Since the affirmative defenses are expressed in the past tense, it appears to us that these affirmative defenses arise only when the actions therein described occurred before the felon in possession offense was committed.

It appears to us that sound policy supports what we perceive to be the intent of the legislature. It seems reasonable to require a person who has formerly been convicted of a felony to meet the requirements set forth in the affirmative defense section of the statute before possessing a concealable firearm. We see no reason why the legislature would want to encourage a person who has formerly been convicted of a felony to gamble by possessing a concealable firearm, hoping that if he or she is arrested for being a felon in possession that he or she can defend against that offense by having the former conviction set aside. We accordingly conclude that Judge Jeffery did not err in finding that Clark violated AS 11.61.200(a)(1) by possessing a concealable firearm while his former conviction was on appeal, and that this court's later reversal of Clark's former conviction was not a defense to the felon in possession charge.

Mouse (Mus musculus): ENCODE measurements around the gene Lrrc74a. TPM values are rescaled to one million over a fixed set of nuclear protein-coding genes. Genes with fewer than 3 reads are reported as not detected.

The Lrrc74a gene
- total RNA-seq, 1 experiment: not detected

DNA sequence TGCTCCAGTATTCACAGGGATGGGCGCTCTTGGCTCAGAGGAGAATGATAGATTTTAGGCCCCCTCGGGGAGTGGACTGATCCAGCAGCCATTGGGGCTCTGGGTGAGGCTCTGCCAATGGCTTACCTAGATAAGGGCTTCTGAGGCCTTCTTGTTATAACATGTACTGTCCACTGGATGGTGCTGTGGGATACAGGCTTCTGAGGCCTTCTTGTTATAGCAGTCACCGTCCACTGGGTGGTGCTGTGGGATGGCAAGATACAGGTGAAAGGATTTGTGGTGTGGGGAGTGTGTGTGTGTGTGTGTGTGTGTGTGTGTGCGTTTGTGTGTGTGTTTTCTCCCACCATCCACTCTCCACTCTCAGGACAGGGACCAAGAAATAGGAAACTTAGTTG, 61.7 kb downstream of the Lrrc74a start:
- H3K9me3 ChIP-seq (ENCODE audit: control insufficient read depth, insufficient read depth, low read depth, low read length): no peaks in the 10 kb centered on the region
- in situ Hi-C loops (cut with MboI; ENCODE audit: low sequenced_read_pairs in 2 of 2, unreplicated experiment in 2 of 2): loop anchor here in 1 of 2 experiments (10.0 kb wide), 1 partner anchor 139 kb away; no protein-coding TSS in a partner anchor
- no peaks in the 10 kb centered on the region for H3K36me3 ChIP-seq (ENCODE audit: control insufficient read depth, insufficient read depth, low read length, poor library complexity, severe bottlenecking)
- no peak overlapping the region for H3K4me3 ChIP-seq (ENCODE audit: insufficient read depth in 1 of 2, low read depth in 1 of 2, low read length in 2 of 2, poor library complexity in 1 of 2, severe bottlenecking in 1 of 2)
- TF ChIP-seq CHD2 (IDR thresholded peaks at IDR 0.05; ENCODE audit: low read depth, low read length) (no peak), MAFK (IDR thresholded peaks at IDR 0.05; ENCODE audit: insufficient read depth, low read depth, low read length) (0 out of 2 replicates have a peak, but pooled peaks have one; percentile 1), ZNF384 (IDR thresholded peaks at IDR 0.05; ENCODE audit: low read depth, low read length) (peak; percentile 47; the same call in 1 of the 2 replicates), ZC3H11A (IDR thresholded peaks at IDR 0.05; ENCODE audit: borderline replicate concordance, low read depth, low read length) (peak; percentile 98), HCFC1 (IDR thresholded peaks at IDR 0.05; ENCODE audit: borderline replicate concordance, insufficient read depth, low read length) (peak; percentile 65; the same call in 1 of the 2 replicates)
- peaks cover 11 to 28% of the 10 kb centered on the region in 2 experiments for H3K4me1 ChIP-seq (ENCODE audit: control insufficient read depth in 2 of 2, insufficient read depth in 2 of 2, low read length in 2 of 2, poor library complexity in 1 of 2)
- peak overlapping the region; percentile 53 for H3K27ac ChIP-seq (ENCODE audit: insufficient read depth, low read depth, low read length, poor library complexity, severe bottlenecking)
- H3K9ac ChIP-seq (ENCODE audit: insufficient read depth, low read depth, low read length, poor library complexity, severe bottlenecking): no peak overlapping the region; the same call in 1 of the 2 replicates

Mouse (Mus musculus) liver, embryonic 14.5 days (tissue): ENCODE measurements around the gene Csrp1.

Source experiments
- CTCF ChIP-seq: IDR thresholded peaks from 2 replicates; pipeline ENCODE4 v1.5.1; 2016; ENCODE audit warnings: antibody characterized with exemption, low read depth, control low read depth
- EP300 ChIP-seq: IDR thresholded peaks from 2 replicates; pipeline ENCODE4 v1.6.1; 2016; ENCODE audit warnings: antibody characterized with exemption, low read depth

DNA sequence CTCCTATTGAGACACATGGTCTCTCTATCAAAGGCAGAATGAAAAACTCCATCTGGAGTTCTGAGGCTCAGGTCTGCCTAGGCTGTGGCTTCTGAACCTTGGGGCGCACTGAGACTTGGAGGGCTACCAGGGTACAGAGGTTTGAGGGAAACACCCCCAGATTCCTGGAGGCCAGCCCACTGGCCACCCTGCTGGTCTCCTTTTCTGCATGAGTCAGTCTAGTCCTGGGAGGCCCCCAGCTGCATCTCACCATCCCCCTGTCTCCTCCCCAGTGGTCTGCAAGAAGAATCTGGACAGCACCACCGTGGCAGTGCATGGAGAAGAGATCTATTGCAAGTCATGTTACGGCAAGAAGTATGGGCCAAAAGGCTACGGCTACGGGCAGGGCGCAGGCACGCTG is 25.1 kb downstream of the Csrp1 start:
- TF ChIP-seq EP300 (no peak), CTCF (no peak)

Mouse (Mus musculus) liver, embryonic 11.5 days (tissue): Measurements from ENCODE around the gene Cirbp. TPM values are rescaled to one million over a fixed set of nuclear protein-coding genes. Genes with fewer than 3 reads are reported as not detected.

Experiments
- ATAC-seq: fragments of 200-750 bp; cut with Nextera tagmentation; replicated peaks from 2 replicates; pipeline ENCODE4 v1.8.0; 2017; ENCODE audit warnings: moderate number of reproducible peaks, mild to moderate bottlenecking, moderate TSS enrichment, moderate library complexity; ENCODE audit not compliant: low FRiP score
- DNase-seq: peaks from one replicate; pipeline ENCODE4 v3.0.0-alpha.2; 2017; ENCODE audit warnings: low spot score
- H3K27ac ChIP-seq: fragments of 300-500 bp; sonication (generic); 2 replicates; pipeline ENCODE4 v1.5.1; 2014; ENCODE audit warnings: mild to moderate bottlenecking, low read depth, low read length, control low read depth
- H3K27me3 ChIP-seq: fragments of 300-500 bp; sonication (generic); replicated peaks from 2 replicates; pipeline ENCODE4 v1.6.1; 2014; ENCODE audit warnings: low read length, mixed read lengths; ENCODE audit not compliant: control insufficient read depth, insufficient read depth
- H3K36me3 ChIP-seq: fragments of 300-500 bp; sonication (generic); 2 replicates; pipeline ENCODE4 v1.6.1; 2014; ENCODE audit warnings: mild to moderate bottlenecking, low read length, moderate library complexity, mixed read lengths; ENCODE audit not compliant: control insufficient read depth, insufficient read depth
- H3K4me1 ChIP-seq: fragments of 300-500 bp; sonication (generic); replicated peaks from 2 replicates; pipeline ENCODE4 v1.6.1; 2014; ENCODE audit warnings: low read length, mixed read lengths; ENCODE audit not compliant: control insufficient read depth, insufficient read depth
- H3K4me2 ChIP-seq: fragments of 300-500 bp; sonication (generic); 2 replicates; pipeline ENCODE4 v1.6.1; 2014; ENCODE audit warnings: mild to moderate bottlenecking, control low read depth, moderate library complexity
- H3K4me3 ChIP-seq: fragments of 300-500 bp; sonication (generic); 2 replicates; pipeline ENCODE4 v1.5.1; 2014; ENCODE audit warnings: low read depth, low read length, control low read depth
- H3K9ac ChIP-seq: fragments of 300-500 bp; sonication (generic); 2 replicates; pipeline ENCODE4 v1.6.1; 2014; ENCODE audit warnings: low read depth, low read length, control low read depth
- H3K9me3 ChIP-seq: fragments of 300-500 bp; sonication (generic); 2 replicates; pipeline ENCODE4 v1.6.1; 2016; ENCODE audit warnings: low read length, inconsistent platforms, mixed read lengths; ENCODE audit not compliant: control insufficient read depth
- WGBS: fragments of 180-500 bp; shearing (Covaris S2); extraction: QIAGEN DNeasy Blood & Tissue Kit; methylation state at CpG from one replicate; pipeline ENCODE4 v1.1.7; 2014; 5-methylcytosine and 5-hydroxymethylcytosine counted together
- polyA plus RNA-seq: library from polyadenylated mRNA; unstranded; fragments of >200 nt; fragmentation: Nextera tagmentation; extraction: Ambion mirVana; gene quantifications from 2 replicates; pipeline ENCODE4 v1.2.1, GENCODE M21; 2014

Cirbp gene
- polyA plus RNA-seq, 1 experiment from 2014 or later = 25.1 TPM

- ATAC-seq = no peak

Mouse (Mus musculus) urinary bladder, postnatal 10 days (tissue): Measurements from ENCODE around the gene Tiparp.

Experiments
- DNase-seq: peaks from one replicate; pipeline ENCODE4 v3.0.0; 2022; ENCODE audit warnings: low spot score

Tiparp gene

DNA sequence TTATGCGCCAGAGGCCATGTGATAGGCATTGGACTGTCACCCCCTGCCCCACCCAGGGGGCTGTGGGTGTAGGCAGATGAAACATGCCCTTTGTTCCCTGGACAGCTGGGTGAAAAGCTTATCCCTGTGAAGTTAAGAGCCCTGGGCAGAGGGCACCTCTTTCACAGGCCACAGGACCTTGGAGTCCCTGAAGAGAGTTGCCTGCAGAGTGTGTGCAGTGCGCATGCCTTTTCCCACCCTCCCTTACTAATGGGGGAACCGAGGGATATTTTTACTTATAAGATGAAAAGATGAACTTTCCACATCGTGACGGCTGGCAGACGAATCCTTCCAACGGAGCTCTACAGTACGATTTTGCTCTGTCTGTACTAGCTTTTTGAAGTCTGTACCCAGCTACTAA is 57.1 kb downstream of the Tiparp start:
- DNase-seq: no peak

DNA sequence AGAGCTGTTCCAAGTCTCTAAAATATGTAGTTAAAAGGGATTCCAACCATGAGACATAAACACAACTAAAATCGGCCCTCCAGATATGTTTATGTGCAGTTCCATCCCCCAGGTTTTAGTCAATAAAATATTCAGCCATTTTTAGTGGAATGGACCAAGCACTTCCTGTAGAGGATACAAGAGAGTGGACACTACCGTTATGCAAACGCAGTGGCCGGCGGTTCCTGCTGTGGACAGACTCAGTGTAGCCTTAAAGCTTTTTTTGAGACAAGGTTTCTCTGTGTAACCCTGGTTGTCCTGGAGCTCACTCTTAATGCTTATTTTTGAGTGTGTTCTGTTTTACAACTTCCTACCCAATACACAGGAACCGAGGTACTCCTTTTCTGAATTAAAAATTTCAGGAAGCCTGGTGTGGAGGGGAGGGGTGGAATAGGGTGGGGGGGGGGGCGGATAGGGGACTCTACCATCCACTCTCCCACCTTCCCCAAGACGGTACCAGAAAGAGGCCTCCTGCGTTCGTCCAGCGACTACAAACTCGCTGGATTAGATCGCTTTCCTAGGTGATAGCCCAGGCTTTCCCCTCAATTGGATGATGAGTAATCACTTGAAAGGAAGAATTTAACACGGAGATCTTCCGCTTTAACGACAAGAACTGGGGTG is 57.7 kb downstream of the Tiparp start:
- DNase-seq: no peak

Clark also argues that the due process clause of the Alaska Constitution prohibits the state from convicting him of a felon in possession charge when his former conviction was reversed on constitutional grounds. We see no reason why the legislature may not require that a person who has been convicted of a felony wait until that conviction has been reversed on appeal before being allowed to possess a concealable firearm. We find no due process violation.

The conviction is AFFIRMED.


[1] On appeal, Clark incorrectly contends that the trial court erred in denying his request for a jury instruction on the mistake of law defense. The determination of whether the mistake of law defense applies is a question strictly for the court. Ostrosky, 704 P.2d at 792. Therefore, Clark is mistaken in his contention that the trial court erred in refusing to instruct the jury on this defense. We will, however, address the merits of Clark's mistake of law claim.

Some case metadata and case summaries were written with the help of AI, which can produce inaccuracies. You should read the full case before relying on it for legal research purposes.

This site is protected by reCAPTCHA and the Google Privacy Policy and Terms of Service apply.